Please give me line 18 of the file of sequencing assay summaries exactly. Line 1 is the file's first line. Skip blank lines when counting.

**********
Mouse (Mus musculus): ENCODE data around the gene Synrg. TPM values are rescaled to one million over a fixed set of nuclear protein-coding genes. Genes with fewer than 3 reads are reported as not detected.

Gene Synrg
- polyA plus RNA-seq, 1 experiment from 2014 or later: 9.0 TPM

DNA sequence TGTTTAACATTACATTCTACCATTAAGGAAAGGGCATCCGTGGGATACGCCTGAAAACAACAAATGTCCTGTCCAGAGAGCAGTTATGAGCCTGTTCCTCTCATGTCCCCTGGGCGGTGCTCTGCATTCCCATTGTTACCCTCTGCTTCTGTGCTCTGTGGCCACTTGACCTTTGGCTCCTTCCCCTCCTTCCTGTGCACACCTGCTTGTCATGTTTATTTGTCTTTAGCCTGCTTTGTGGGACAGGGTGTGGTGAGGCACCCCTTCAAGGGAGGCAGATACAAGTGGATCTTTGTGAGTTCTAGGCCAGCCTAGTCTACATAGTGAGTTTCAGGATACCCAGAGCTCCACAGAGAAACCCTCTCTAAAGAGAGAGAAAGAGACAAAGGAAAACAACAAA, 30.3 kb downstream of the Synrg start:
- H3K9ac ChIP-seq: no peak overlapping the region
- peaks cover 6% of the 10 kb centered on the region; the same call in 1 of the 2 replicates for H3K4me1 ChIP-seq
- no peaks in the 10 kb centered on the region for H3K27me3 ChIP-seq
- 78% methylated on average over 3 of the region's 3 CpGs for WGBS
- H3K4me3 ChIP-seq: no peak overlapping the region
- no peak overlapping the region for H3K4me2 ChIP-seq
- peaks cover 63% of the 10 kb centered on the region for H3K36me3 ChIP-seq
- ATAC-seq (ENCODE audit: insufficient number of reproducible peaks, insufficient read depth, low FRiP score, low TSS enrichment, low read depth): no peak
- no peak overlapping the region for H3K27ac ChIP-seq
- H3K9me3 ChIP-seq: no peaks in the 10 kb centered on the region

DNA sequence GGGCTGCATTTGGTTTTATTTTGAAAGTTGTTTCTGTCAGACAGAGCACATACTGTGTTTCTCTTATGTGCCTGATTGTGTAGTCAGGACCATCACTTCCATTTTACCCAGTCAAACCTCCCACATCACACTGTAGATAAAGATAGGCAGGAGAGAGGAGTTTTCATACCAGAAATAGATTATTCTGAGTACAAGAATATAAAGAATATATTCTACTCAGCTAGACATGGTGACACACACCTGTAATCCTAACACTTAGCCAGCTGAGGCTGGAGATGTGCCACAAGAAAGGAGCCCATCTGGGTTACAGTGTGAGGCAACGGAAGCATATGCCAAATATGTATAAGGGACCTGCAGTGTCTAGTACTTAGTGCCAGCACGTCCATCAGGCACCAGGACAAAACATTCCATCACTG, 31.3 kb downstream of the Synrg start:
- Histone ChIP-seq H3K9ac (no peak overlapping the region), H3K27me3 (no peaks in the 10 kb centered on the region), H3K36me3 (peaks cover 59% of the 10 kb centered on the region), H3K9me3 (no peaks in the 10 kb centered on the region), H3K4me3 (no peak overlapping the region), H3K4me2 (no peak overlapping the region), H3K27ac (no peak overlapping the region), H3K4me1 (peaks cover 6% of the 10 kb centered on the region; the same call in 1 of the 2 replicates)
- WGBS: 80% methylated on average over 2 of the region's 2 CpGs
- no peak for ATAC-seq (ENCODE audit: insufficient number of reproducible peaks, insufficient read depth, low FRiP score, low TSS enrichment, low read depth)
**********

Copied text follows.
- no peak for ATAC-seq (ENCODE audit: insufficient number of reproducible peaks, insufficient read depth, low FRiP score, low TSS enrichment, low read depth)